When Meriter Hospital chose to relocate and redesign their Digestive Health Center, they called on the Madison-based A/V architects of Pridham Electronics to outfit the new rooms with patient-selected music.
The clinical staff wanted to create a warm, and welcoming environment for patients to reduce pre-procedure stress.
The Meriter Digestive Health Center, which includes twenty-one new patient admit and recovery rooms and six new procedure rooms, provides prevention, early detection and treatment of gastrointestinal disorders to more than 6,500 patients from Madison and surrounding communities each year.
Pridham’s systems designer, Dustin Boyle, in turn called on Ashly Audio’s new pêma powered processor to perform all of the system’s DSP and amplification in just two rack spaces.
Ashly’s pêma delivers breakthrough performance at a breakthrough price-point. It accepts up to eight inputs and delivers eight amplified outputs with full open-architecture DSP for signal processing and signal logic. With only input sources and loudspeakers, pêma handles the rest.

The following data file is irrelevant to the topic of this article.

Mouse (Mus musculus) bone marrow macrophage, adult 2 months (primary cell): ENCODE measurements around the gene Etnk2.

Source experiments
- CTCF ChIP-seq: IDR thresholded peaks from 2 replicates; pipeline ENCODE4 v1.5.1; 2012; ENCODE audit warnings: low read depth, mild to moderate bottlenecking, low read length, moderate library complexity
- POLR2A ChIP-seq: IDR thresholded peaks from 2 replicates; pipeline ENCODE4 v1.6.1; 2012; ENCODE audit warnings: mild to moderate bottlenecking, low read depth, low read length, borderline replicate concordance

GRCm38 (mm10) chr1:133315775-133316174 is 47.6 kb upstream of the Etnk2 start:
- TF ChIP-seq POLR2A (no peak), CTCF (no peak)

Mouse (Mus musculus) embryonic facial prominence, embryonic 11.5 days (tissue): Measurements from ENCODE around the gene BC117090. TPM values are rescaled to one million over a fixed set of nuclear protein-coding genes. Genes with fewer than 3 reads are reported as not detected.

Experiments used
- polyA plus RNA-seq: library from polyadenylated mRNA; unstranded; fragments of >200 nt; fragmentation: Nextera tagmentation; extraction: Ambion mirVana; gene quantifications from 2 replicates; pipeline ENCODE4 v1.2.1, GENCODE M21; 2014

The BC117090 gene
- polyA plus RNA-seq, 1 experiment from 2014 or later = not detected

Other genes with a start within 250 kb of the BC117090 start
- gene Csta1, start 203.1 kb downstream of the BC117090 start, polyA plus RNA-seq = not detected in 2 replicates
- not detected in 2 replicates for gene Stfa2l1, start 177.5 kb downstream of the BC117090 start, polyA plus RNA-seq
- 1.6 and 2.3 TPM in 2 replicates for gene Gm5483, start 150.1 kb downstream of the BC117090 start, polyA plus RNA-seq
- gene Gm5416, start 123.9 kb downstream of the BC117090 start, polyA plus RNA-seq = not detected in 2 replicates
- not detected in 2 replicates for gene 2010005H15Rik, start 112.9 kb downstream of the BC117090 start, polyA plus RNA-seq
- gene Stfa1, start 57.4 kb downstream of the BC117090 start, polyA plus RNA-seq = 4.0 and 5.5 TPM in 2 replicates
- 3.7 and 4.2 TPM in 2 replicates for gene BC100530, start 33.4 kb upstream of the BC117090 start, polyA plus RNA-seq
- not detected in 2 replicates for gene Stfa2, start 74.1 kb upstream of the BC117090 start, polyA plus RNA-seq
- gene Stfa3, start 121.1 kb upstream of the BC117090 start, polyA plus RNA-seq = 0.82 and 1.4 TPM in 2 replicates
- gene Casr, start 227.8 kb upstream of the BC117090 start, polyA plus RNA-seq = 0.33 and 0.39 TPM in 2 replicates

As such, the setup at Meriter’s Digestive Health Center is remarkably simple. A six-channel satellite music receiver provides signal to six of the Ashly pêma’s eight inputs. The other two inputs are used for paging sources, one from the hospital’s main desk and one from the unit’s nurses station.
One of the pêma’s eight amplifier outputs provides signal to the area’s main hallways and lobbies. The remaining seven travel to each of the rooms, where a simple switch allows user-selection and a rotary pot controls volume. The only nuance is that in each room, clever wiring allows pages to override both source and volume settings, ensuring that pages are heard even if the music volume is all the way down.
The rest of the system’s equipment is uncomplicated. Atlas 16-watt coaxial ceiling speakers convert the musical electricity into musical sound waves, and a Furman BlueBOLT CV1 network interface card augments pêma’s built-in network functionality to allow every aspect of system performance to be monitored and controlled remotely.
Standing separately, a collection of Atlas self-generating noise units masks conversations in the registration area, in keeping with HIPPA patient privacy regulations.
“The Ashly PEMA did just about everything for us: input EQ and dynamics conditioning, logic routing, and output equalization,” said Boyle.
“Normally, we would have used a rack full of DSPs and amplifiers for a job of this size. The pêma only takes up two rack spaces!”
“Moreover, the head-end programming couldn’t have been easier or faster. The programming software is intuitive and quick. It all went in without a hitch. Honestly, we spent way more time putting in the loudspeakers.”